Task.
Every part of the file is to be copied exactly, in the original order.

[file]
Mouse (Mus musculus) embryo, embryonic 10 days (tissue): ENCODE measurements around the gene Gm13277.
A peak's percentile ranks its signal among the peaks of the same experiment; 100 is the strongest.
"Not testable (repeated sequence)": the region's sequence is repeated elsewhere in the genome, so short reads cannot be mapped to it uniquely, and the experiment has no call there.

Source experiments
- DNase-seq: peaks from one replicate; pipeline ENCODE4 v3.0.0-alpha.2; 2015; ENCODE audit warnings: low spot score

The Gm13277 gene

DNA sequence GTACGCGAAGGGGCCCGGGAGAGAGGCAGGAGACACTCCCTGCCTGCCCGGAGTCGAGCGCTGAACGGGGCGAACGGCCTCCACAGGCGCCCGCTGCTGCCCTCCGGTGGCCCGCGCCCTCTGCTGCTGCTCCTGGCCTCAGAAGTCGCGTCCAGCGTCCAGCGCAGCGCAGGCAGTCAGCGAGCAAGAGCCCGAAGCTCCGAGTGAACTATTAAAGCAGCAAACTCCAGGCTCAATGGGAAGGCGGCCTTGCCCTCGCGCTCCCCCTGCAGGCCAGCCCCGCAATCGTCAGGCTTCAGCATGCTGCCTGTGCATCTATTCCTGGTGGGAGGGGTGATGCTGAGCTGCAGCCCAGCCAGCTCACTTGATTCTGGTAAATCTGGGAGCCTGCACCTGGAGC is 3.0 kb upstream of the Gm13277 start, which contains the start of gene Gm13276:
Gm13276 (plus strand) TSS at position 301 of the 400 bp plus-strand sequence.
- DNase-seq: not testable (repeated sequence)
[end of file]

Mouse (Mus musculus) embryo, embryonic 10 days (tissue): ENCODE measurements around the gene Gm13277.
A peak's percentile ranks its signal among the peaks of the same experiment; 100 is the strongest.
"Not testable (repeated sequence)": the region's sequence is repeated elsewhere in the genome, so short reads cannot be mapped to it uniquely, and the experiment has no call there.

Source experiments
- DNase-seq: peaks from one replicate; pipeline ENCODE4 v3.0.0-alpha.2; 2015; ENCODE audit warnings: low spot score

The Gm13277 gene

DNA sequence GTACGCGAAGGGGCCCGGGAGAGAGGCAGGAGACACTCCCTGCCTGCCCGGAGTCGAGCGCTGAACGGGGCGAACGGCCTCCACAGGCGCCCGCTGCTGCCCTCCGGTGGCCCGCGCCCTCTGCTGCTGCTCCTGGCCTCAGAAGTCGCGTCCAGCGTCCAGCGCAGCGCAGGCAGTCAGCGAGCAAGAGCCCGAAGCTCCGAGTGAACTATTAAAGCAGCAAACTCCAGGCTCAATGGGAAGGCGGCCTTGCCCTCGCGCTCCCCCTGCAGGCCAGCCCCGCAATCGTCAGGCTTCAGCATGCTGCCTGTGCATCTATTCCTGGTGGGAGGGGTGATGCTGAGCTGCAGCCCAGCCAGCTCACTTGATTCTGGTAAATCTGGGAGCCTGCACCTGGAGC is 3.0 kb upstream of the Gm13277 start, which contains the start of gene Gm13276:
Gm13276 (plus strand) TSS at position 301 of the 400 bp plus-strand sequence.
- DNase-seq: not testable (repeated sequence)